The Brough of Birsay – an Ancient Fortress
Are you a fan of history and archaeology? If so, you’re in for a treat! Just a 10 minute walk from the Tearoom is one of Scotland’s most fascinating historical sites – The Broch of Birsay. This ancient fortress is located on a tidal island on the west coast of Mainland Orkney. From around the 6th century, various groups laid claim to the brough from Christians to Picts and Norse. Archaeological investigations have revealed a wealth of information about the people who once called it home.
What is a Brough?
Broughs (or brochs) are forts. In old Norse the island was called Byrgisey, meaning ‘fort island’ They were built to serve a variety of purposes, including as residences, fortifications, and status symbols.
The Picts & The Norse
The remains of the Pictish settlement include a graveyard and an important beautifully carved stone tablet which is believed to have been a grave marker. There is a replica on site, and the original can be seen at Edinburgh museum. Ther may have been a Pictish church on the site, but this was likely built over when the Norse took over the site. In the 11th and 12th centuries, Birsay was the seat of power and the capital of Orkney. The church of St Peter from that period can still be seen at the site, which was a place of pilgrimage unitl the Middle Ages.
The island is one of the best opportunities to see puffins in Orkney amongst many other colonies of seabirds. The long causeway that leads to the island is a great place to go rockpooling with many rare varieties of sea creatures at the site. A lighthouse was built on the site in 1925. It is a beautiful building in it’s own right, and well worth a visit.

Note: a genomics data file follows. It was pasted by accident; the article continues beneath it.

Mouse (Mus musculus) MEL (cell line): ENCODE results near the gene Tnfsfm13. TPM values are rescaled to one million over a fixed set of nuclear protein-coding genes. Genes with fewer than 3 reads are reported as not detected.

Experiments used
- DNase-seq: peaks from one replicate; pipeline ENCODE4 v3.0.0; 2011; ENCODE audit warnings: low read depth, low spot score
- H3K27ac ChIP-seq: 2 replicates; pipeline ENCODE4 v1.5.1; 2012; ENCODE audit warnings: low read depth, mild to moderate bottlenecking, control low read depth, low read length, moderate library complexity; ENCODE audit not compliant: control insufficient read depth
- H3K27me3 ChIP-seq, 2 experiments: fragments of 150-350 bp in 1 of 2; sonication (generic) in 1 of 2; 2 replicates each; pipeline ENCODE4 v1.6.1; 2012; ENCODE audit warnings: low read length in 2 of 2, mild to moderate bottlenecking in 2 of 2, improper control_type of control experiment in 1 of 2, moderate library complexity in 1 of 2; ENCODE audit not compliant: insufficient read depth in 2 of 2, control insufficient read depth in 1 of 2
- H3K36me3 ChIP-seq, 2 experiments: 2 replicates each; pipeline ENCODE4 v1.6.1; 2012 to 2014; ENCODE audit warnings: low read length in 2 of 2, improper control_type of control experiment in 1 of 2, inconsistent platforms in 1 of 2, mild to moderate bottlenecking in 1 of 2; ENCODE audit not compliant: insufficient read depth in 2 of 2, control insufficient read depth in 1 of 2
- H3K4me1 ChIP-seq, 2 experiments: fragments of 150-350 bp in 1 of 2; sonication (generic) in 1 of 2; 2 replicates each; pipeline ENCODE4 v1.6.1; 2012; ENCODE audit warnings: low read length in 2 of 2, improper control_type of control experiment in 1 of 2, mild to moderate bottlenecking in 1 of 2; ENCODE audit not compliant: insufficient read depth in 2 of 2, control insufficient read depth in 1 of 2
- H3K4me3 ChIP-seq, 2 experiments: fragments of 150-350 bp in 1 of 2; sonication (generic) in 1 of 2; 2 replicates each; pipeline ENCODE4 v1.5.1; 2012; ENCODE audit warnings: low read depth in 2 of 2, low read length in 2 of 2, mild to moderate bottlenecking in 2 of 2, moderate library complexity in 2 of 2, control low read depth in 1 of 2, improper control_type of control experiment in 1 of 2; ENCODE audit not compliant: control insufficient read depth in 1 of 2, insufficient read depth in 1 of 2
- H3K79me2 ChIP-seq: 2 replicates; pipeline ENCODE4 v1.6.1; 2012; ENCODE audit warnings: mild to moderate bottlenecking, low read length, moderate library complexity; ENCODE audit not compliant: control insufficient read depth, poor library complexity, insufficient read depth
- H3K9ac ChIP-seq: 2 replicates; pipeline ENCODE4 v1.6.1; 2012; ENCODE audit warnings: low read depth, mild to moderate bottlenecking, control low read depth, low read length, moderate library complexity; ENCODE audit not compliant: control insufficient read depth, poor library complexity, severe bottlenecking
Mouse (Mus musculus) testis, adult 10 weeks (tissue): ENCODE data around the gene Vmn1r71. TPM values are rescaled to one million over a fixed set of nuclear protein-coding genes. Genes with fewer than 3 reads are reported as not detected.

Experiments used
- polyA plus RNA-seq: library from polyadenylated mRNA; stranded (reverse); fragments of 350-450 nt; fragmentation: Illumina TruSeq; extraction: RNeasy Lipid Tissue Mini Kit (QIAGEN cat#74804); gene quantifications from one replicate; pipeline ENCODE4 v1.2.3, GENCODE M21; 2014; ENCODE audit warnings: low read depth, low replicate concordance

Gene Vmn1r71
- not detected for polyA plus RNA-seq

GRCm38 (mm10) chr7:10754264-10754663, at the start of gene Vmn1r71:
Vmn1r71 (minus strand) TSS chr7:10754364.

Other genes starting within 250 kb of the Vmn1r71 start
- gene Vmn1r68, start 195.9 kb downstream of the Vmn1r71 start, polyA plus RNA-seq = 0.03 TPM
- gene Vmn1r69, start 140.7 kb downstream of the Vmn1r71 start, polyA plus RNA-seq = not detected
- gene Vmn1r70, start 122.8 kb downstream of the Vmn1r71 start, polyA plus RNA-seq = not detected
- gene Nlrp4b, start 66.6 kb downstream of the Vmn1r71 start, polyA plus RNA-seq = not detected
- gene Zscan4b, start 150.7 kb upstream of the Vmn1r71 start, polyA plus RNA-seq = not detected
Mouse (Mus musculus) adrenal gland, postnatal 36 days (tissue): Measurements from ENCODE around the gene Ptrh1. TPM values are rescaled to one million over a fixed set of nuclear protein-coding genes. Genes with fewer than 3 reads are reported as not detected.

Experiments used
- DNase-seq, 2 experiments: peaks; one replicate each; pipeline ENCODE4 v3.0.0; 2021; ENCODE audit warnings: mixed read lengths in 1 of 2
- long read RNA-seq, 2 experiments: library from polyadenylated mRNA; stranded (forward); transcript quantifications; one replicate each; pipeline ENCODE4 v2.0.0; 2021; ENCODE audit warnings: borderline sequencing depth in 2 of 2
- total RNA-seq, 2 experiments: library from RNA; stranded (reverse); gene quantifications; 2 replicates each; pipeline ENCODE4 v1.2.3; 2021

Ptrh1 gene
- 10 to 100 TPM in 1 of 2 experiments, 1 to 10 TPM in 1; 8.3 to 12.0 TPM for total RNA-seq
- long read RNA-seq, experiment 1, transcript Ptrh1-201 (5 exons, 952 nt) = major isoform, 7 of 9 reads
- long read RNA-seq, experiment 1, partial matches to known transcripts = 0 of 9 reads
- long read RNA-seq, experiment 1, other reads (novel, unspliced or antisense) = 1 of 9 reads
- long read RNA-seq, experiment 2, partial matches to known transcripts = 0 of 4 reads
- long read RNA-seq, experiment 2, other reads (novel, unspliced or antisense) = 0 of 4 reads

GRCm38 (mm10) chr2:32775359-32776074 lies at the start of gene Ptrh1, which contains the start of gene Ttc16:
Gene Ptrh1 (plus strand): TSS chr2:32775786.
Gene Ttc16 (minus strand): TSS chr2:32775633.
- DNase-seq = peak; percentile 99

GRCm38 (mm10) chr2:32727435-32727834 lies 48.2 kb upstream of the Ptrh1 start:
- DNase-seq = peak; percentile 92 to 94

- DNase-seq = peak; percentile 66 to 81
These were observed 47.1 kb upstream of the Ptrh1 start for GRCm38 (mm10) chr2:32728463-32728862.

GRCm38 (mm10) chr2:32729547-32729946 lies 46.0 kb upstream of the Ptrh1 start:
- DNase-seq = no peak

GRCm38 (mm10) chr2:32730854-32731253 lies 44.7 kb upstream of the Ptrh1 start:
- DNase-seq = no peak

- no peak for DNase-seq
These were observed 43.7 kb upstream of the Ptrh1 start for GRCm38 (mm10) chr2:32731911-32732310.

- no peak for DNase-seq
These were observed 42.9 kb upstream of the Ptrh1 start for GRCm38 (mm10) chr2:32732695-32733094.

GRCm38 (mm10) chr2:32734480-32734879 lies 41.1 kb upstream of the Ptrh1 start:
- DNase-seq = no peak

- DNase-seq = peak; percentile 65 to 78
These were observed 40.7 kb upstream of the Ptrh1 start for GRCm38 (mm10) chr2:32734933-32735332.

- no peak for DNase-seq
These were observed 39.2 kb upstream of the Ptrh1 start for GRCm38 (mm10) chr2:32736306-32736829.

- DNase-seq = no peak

If you’re interested in visiting The Brough of Birsay, there are several things you should keep in mind. The site is open to visitors year-round, but please be aware of the tides. The causway is tidal and if you catch it wrong, you may have an uncomfortable night on the island.
Despite being abandoned for hundreds of years, The Brough of Birsay continues to capture the imagination of visitors and researchers alike. The views from the top of the broch are breathtaking, and it’s easy to imagine what life might have been like for the people who once called this place home.
Want to make sure you have some refreshments after visiting the Brough, why not book a table at the tearoom?…